The ONCIX Annual Report to Congress on Foreign Economic Collection and Industrial Espionage reports that almost 100 countries attempted to acquire sensitive technologies from the United States during 2004.2 The large number of countries involved in intelligence collection against the United States is one measure of the scope of the problem, but most are not major players. A relatively few key players consistently account for the lion's share of the activity, and these are just as likely to be friends and allies of the United States as they are to be potential adversaries. They are countries that try to compete with the United States, either regionally or globally, in the development and sale of technology and/or military equipment.

According to Bruce Gebhardt, Deputy Director of the FBI, "we are seeing a rise in incidences of economic espionage. The increasing value of proprietary information and new technologies have combined to increase both the motives and the opportunities for these crimes. Theft of trade secrets and critical technologies is costing the U.S. economy upwards of $250 billion per year.... The players in the espionage game have diversified. The number of countries engaged in espionage against the U.S. has actually risen since the end of the Cold War, and we are not dealing exclusively with intelligence agents. Today, the threat can come from university students or business executives. According to one study, about 75 percent of economic espionage cases involve company insiders."3

What Are They After?

It would be nice to know exactly what classified, proprietary or other sensitive information foreign countries are trying to collect, so that we could then concentrate on protecting that information which is most at risk. Unfortunately, waiting for that kind of specific information before taking appropriate security measures would usually mean locking the barn door after the horses have left.

Security measures must be based on what information needs to be protected, rather than the latest report on what a specific country is trying to collect. The Militarily Critical Technologies List is a basic tool for making decisions about what technology needs special protection. It is a detailed compendium of information on technologies which the Department of Defense assesses as critical to maintaining superior U.S. military capabilities. "The acquisition of any of these technologies by a potential adversary would lead to the significant enhancement of the military-industrial capabilities of that adversary to the detriment of U.S. security interests."2

However, any proprietary information that would be of value to a competitor is at risk and requires protection. The American Society of Industrial Security survey of trade secret theft, which includes theft by U.S. competitors, found the most common targets were customer-related information such as business volume and preferences, new product information, financial data, and manufacturing process information.4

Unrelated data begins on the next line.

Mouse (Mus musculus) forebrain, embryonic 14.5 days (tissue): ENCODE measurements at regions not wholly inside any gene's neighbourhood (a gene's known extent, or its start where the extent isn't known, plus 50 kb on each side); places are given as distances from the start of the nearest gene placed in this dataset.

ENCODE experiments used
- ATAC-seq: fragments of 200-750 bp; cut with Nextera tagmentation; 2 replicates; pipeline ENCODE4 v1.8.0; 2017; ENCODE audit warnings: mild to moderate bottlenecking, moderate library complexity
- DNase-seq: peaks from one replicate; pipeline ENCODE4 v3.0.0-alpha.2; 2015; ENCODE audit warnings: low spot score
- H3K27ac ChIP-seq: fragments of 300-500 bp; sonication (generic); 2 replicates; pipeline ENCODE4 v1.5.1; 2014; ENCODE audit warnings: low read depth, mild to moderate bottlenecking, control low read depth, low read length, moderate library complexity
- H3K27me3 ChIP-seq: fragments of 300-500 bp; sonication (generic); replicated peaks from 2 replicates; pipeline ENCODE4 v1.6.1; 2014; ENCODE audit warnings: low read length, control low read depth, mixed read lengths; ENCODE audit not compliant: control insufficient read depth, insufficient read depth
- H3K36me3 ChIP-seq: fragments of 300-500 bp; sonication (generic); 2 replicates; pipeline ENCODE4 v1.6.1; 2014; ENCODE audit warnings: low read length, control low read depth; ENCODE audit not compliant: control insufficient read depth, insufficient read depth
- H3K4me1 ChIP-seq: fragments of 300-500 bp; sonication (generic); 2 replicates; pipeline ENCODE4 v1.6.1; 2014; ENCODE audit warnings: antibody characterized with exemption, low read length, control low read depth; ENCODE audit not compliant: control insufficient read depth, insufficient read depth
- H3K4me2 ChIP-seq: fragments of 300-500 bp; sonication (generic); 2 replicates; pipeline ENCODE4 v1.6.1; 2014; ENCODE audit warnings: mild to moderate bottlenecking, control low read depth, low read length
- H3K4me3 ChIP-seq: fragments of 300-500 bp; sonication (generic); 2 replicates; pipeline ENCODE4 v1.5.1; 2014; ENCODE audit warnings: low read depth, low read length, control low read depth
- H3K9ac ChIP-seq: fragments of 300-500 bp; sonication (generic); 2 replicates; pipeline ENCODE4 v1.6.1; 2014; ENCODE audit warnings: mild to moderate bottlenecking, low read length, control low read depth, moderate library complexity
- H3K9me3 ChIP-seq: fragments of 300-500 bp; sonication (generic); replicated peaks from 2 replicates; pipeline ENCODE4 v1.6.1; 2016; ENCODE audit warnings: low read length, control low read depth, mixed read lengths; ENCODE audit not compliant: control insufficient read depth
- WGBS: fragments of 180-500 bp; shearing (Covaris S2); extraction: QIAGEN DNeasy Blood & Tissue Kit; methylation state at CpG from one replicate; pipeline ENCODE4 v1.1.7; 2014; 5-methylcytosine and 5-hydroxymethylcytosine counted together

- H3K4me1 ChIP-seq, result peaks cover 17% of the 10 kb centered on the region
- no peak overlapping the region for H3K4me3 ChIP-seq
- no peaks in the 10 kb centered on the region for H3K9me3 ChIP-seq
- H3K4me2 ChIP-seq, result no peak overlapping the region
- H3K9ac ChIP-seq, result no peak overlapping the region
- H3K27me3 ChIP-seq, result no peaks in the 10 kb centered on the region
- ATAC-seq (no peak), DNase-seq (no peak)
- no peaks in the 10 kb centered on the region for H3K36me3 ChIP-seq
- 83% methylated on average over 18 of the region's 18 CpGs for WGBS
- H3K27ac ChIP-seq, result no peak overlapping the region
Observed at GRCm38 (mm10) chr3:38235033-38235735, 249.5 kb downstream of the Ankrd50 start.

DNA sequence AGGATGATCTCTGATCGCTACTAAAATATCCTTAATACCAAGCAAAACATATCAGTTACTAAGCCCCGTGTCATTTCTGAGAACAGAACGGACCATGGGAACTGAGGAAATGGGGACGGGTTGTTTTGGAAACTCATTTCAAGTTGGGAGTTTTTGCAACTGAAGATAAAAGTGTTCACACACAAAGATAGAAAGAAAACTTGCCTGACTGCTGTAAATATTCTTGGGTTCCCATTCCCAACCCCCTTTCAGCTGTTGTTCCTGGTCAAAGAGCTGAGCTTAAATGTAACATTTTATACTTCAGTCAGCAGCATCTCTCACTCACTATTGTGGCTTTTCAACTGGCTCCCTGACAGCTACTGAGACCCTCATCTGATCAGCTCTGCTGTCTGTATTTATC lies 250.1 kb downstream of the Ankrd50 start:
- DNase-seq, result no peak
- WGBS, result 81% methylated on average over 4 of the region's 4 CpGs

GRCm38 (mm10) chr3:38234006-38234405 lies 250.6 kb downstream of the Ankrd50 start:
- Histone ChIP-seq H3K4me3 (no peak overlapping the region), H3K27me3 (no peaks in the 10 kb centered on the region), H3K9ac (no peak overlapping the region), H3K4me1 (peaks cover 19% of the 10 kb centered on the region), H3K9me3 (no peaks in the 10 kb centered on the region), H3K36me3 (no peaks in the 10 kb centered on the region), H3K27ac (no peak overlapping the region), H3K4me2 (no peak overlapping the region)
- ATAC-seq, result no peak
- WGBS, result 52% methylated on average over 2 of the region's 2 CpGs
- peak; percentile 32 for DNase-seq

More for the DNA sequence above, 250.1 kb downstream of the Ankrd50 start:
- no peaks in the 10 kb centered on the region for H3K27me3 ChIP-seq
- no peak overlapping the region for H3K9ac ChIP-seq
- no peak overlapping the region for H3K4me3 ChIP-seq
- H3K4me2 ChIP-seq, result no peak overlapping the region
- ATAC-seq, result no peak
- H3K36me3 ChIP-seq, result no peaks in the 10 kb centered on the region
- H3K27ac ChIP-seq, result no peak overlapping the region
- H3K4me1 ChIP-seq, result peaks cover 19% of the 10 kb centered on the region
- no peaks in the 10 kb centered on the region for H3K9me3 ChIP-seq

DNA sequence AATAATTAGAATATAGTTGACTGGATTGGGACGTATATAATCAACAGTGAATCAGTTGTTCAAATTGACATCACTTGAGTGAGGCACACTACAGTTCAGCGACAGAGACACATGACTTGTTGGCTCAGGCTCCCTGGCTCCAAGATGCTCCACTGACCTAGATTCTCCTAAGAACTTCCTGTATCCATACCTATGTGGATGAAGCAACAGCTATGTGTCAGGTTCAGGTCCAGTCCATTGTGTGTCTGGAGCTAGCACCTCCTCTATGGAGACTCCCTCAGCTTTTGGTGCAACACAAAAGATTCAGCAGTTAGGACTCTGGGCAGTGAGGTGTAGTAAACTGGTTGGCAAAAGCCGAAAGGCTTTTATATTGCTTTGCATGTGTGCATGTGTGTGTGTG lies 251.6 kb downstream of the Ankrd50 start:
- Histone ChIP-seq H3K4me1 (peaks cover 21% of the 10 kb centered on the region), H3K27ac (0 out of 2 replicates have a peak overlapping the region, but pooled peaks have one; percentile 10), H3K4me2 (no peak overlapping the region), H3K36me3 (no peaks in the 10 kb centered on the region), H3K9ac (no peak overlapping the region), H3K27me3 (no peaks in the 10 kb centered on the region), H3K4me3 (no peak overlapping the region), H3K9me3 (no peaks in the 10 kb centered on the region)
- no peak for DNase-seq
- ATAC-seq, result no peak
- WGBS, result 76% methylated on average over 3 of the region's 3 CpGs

Case Examples

The following are three brief summaries of cases prosecuted under the Economic Espionage Act.1

Fei Ye and Ming Zhong: Both men were indicted in December 2002 for conspiring to steal computer chip trade secrets from Sun Microsystems, NEC Electronics, Trident Microsystems, and Transmeta where they had previously worked. Both men were Chinese nationals and were arrested on their way to China with the stolen information and equipment. They were convicted in December 2004.

Takashi Okamoto: Okamoto was a Japanese national employed by the Cleveland clinic Foundation to conduct research into the cause and potential treatment for Alzheimer's disease. He resigned this position after accepting employment with a government-affiliated research institute in Japan. Before leaving he stole DNA and cell line reagents from the laboratory and destroyed or sabotaged the DNA and reagents he left behind. These materials were transported to Japan. Okamoto was indicted in May 2001 and the U.S. Government is now seeking his extradition from Japan.

Kai-Lo Hsu: A Taiwanese national who was technical director of a Taiwan company, Hsu was trying to obtain secret information on how to make Taxol, a powerful anticancer drug manufactured by Bristol-Myers Squibb Company. Hsu's efforts to find a Bristol-Myers employee who could be bribed to sell the desired information were reported to the FBI and eventually led to a sting operation. Hsu was arrested in 1997 and pled guilty in 1999.

Security Countermeasures

All organizations that handle classified or other sensitive information need to have focused programs for employees and management to protect that information from theft or compromise. Employee awareness of the problem, alertness to indicators of suspicious activity, and willingness to report those indicators to management are keys to the successful protection of information. See Reporting Improper, Unreliable, and Suspicious Behavior.

Related Topics: A Comprehensive Program to Steal U.S. Technology, Notable Industrial Security Cases, How Do I Know When I'm Being Targeted and Assessed?, Getting Information Out of Honest People Like Me, Vulnerability to Technical Operations, Hotline Numbers, In the Line of Fire: American Travelers Abroad.

References
1. Nasheri, H. (2005). Economic espionage and industrial spying. New York: Cambridge University Press, p. 170.
2. Office of the National Counterintelligence Executive, Annual Report to Congress on Foreign Economic Collection and Industrial Espionage, 2003. NCIX 2004-10003, February 2004.
3. Frank Gebhardt, speech to the International Security Management Association, Jan. 12, 2004.
4. "Economic Espionage Losses Estimated at $239 Billion, Survey Finds," National Security Institute Advisory, February 1998.